When Hiram heard the words of Solomon, he rejoiced greatly and said, 'Blessed be the Lord today, who has given to David a wise son over this great people.'  So Hiram sent word to Solomon, saying, 'I have heard the message which you have sent me; I will do what you desire concerning the cedar and cypress timber.  My servants will bring them down from Lebanon to the sea; and I will make them into rafts to go by sea to the place where you direct me, and I will have them broken up there, and you shall carry them away. Then you shall accomplish my desire by giving food to my household.'  So Hiram gave Solomon as much as he desired of the cedar and cypress timber.  Solomon then gave Hiram 20,000 kors of wheat as food for his household, and twenty kors of beaten oil; thus Solomon would give Hiram year by year.'"

The Phoenicians also helped David build his huge royal palace.  "Then Hiram king of Tyre sent messengers to David with cedar trees and carpenters and stonemasons; and they built a house for David.  And David realized that the Lord had established him as king over Israel, and that He had exalted his kingdom for the sake of His people Israel."  II Samuel 5:11; I Chronicles 14:1.

The Phoenician religion was very similar to that of the polytheistic culture.  They seemed to have borrowed the idolatry and the system of gods and goddesses from Egypt, Canaan, Babylon, Assyria and Persia.  Their main god was El, also known as Baal.  They believed this god to be the protector of the universe.

One of the most ungodly, despised and hated women in the Bible was of Phoenician origin.  Her name was Jezebel.  She was the wife of King Ahab of Israel.  She turned Ahab and Israel away from worshiping their Jehovah God.  She was a big Baal worshiper.  She was so evil that she ordered the murder of several prophets of the LORD,  "Now it happened after many days that the word of the Lord came to Elijah in the third year, saying, 'Go, show yourself to Ahab, and I will send rain on the face of the earth.'  So Elijah went to show himself to Ahab. Now the famine was severe in Samaria.  Ahab called Obadiah who was over the household. (Now Obadiah feared the Lord greatly; for when Jezebel destroyed the prophets of the Lord, Obadiah took a hundred prophets and hid them by fifties in a cave, and provided them with bread and water.)'"  I Kings 18:1-4.  She also tried to have Elijah, the great prophet, killed, after he had killed some of Baal's prophets, "Now Ahab told Jezebel all that Elijah had done, and how he had killed all the prophets with the sword.  Then Jezebel sent a messenger to Elijah, saying, 'So may the gods do to me and even more, if I do not make your life as the life of one of them by tomorrow about this time.'  And he was afraid and arose and ran for his life and came to Beersheba, which belongs to Judah, and left his servant there.'"  I Kings 19:1-3.  When Elijah had victory over the Baal prophets, Jezebel was thrown out of a window and was being eaten by dogs.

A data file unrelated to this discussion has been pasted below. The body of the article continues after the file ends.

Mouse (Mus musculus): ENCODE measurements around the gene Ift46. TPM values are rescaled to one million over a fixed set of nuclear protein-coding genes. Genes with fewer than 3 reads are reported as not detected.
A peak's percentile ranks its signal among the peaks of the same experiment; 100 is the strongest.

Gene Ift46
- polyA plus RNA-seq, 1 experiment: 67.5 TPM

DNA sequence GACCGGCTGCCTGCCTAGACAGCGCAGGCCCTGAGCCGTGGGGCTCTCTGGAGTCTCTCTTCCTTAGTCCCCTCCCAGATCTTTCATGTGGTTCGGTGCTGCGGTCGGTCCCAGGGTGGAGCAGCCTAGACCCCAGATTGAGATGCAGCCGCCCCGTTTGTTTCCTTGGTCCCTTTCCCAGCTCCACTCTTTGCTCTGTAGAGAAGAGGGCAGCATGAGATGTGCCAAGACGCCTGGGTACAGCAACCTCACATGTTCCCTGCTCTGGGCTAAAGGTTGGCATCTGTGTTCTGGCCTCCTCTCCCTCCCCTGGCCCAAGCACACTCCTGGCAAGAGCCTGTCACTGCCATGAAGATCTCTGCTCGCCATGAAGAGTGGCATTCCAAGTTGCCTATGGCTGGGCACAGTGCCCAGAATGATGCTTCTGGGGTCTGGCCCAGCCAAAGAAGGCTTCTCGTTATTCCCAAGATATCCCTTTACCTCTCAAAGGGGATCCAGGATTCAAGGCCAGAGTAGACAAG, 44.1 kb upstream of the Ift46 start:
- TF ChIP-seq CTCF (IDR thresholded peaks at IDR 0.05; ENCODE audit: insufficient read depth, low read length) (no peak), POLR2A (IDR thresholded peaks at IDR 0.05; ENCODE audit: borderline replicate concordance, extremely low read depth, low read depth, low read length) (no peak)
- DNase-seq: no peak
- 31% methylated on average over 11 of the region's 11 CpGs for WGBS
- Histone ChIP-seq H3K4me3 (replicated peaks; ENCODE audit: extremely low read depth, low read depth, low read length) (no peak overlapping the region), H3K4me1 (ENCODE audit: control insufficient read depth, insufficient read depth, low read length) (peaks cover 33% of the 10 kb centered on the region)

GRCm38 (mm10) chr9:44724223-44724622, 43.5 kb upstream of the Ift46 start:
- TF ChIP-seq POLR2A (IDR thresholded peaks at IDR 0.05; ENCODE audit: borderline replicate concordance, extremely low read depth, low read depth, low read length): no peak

"When Jehu came to Jezreel, Jezebel heard of it, and she painted her eyes and adorned her head and looked out the window.  As Jehu entered the gate, she said, “Is it well, Zimri, your master’s murderer?”  Then he lifted up his face to the window and said, “Who is on my side? Who?” And two or three officials looked down at him.
He said, “Throw her down.” So they threw her down, and some of her blood was sprinkled on the wall and on the horses, and he trampled her under foot.  When he came in, he ate and drank; and he said, “See now to this cursed woman and bury her, for she is a king’s daughter.”  They went to bury her, but they found nothing more of her than the skull and the feet and the palms of her hands.  Therefore they returned and told him. And he said, “This is the word of the Lord, which He spoke by His servant Elijah the Tishbite, saying, ‘In the property of Jezreel the dogs shall eat the flesh of Jezebel; and the corpse of Jezebel will be as dung on the face of the field in the property of Jezreel, so they cannot say, “This is Jezebel.”’”  II Kings 9:30-37.

One thing to mention is that although the Phoenicians were ungodly people, God used them to help David and Solomon build first the royal palace and then the Temple.  There is no doubt that God's ways are past finding out.  In my next study, I will be considering the history in II Samuel of David's reign and the stain of his sins.